Many scientists believe the Biden administration’s plan to make COVID-19 booster shots available next month “sent a terrible message” to Americans, undercutting confidence in the vaccines.
Kaiser Health News reported there are scientists who see the move as rash and based on weak evidence. More information, they say, is needed regarding potential side effects or adverse effects from a booster shot.
“I think we’ve scared people,” Dr. Paul Offit, director of the Vaccine Education Center at Children’s Hospital of Philadelphia, told KHN, a non-profit news organization funded by the Kaiser Family Foundation.
“We sent a terrible message,” said Offit, who serves as an adviser to the National Institutes of Health and the Food and Drug Administration.
“We just sent a message out there that people who consider themselves fully vaccinated were not fully vaccinated. And that’s the wrong message, because you are protected against serious illness.”
The Biden administration, however, is aware of recent studies from Israel, the Mayo Clinic and others showing, amid the delta variant surge, a high percentage of COVID-19 cases among people who have been fully vaccinated.
According to Centers for Disease Control Data, 51% of the U.S. population was fully vaccinated as of Thursday.
KHN observed: “In essence, officials are caught between a rock and a hard place ― trying to be prepared while simultaneously not undermining messaging about how well the existing vaccines work.”
President Biden said this week that beginning in late September, boosters will be made available to adults eight months after they receive the second dose of a Pfizer-BioNTech or Moderna COVID vaccine.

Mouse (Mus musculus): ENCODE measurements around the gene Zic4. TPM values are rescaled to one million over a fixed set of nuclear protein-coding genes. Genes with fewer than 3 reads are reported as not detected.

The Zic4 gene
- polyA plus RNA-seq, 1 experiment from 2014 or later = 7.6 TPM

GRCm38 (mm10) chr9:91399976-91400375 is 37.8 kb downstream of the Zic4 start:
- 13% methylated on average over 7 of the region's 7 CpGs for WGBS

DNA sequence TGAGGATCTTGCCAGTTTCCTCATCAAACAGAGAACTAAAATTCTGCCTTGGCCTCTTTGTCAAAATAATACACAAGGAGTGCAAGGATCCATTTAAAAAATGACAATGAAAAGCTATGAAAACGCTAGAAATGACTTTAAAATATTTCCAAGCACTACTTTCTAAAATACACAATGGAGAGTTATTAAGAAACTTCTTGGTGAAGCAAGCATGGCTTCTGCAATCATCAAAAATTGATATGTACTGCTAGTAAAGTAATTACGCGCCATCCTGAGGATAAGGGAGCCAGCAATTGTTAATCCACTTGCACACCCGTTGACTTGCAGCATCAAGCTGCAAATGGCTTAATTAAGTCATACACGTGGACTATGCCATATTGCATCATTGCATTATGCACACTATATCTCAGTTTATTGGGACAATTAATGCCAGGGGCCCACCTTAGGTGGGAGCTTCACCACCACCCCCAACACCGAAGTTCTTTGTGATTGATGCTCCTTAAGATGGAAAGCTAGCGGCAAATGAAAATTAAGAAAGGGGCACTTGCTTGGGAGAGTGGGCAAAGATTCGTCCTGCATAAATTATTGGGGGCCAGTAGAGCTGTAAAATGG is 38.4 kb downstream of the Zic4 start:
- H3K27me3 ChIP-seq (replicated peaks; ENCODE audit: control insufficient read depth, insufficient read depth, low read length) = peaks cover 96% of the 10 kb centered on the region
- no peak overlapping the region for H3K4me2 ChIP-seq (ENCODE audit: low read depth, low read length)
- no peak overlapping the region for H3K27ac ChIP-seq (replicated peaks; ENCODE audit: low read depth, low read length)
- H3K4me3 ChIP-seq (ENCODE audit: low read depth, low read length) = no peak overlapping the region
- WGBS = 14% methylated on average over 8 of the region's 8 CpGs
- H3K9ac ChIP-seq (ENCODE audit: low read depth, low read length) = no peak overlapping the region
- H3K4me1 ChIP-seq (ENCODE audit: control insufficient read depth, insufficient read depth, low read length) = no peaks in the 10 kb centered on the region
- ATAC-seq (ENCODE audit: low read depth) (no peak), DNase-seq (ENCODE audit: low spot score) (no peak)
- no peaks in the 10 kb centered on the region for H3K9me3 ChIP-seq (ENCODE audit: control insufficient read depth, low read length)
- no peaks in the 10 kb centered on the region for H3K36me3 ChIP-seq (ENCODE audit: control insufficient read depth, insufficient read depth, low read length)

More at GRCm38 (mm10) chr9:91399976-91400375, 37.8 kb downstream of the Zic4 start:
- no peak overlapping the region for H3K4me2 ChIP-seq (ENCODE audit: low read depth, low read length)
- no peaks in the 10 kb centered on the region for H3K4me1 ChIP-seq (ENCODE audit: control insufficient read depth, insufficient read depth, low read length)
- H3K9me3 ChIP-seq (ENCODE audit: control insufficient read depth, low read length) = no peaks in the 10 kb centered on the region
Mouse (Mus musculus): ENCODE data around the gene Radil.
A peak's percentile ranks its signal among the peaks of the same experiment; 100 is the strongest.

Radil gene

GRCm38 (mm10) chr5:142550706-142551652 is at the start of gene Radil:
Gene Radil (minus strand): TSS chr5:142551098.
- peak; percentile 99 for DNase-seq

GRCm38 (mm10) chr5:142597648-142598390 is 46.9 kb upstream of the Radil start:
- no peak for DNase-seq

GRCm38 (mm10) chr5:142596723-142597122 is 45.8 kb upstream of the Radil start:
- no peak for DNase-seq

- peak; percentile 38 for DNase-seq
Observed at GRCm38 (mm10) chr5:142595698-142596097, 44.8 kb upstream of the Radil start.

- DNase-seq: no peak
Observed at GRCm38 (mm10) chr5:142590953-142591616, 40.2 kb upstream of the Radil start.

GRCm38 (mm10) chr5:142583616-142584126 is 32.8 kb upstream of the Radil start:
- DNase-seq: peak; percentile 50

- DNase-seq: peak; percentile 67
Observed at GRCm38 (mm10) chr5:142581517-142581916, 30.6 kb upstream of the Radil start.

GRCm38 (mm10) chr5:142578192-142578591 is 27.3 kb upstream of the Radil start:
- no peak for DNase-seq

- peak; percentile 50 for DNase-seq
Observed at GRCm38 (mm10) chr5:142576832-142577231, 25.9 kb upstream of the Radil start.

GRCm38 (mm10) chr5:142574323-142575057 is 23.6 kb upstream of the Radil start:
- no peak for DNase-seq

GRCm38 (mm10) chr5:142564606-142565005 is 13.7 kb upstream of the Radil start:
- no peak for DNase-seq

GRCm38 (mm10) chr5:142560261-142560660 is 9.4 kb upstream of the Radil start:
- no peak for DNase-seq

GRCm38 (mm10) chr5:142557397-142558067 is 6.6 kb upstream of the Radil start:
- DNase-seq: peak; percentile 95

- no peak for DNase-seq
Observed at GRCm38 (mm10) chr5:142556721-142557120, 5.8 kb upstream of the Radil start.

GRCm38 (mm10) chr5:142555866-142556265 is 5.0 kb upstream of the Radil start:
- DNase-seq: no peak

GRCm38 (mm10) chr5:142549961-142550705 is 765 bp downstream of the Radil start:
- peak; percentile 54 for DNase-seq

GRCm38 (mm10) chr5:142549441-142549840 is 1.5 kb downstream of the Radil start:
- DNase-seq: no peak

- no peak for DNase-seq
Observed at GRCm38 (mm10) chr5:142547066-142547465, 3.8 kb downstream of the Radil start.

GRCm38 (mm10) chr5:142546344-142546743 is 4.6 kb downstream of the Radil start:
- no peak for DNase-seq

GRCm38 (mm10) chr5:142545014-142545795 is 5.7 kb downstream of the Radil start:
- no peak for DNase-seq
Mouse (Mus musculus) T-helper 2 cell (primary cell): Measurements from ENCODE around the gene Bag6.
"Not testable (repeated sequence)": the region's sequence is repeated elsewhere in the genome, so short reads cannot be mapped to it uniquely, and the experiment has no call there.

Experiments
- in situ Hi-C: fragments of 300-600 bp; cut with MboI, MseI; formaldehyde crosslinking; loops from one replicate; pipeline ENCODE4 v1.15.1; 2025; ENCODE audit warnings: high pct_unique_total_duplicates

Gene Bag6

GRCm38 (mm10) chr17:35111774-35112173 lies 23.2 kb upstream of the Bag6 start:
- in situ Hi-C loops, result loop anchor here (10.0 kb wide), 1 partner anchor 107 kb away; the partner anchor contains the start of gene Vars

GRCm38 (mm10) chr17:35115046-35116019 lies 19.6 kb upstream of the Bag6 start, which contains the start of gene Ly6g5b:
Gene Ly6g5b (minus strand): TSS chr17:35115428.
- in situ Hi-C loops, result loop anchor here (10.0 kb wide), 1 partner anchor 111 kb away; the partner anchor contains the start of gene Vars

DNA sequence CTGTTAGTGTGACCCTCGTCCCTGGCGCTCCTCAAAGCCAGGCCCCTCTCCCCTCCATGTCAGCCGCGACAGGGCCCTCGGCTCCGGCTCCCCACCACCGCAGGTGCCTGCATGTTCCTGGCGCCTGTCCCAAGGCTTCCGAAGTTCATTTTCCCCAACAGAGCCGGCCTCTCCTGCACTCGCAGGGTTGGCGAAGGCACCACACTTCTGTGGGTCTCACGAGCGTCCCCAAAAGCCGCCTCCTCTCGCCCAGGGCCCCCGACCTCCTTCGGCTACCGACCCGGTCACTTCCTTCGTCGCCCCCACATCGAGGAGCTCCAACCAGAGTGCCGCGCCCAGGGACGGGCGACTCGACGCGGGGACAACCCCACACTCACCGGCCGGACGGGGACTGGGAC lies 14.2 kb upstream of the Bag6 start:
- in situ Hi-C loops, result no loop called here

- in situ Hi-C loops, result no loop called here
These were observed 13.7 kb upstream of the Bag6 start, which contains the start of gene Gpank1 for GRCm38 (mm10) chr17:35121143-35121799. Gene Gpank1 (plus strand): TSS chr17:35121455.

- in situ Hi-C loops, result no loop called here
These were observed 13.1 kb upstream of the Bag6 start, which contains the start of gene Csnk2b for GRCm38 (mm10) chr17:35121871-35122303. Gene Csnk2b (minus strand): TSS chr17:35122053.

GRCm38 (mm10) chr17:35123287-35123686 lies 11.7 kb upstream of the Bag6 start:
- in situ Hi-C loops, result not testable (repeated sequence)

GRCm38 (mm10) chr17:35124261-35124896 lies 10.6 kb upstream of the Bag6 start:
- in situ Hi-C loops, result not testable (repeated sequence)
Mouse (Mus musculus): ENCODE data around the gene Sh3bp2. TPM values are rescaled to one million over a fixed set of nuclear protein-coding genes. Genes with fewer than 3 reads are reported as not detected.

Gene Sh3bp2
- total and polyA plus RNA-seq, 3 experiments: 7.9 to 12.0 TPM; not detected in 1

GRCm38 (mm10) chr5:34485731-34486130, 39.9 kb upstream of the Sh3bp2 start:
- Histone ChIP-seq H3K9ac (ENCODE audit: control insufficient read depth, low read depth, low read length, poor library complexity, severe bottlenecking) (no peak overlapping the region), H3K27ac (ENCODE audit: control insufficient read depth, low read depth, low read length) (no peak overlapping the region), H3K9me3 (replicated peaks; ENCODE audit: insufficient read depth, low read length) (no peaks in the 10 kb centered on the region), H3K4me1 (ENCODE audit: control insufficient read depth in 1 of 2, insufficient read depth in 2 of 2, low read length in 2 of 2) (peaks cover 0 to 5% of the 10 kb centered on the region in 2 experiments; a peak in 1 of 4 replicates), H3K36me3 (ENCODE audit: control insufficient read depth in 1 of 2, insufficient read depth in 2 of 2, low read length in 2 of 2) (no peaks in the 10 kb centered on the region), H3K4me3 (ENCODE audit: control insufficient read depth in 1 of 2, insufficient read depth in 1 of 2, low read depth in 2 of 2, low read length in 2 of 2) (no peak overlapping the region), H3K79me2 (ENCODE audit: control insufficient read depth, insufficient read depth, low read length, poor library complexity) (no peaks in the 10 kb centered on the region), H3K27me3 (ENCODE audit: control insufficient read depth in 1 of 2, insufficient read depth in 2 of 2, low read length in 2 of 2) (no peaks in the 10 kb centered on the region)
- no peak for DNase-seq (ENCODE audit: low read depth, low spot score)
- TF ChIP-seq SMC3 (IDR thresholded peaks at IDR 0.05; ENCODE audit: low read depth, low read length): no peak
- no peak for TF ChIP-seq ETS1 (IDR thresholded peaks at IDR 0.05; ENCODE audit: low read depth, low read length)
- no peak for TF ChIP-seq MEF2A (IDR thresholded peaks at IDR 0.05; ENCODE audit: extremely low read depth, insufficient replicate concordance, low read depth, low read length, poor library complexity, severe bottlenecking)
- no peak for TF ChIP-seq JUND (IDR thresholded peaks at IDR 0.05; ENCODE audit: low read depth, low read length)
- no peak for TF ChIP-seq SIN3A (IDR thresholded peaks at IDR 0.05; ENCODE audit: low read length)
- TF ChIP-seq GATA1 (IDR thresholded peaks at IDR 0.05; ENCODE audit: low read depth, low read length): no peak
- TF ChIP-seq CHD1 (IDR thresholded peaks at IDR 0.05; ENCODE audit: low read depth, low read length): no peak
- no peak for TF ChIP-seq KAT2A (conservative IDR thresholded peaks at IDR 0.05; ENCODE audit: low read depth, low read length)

The plan, however, has not been approved by a CDC advisory panel, and the FDA has not authorized it.
Surgeon General Vivek Murthy said the administration is “concerned that this pattern of decline we are seeing will continue in the months ahead, which could lead to reduced protection against severe disease, hospitalization and death.”
However, KHN reports, many scientists and public health experts warn there’s no data showing that making booster shots widely available provides a clear benefit.
Further, the Biden administration’s message confuses people about the purpose of the COVID vaccines, said Jennifer Nuzzo, an epidemiologist and associate professor at the Johns Hopkins Bloomberg School of Public Health.
“They’re not a force field. They don’t repel the virus from your body. They train your immune system to respond when you become infected … with the goal of keeping you out of the hospital,” she explained to KHN.
Dr. Anthony Fauci, Biden’s chief medical adviser, admitted Wednesday he doesn’t know if the boosters will slow the spread of the virus.
And Nuzzo said there’s no data on possible side effects of a third shot.
KHN noted mRNA vaccines are being linked to cases of myocarditis, or inflammation of the heart, particularly in young men.
The Washington Post reported Thursday that U.S. officials are reviewing the possibility the Moderna vaccine is linked to a higher risk of a heart condition in younger adults than previously believed, according to two people familiar with the review who emphasized the side effect still probably remains very uncommon.
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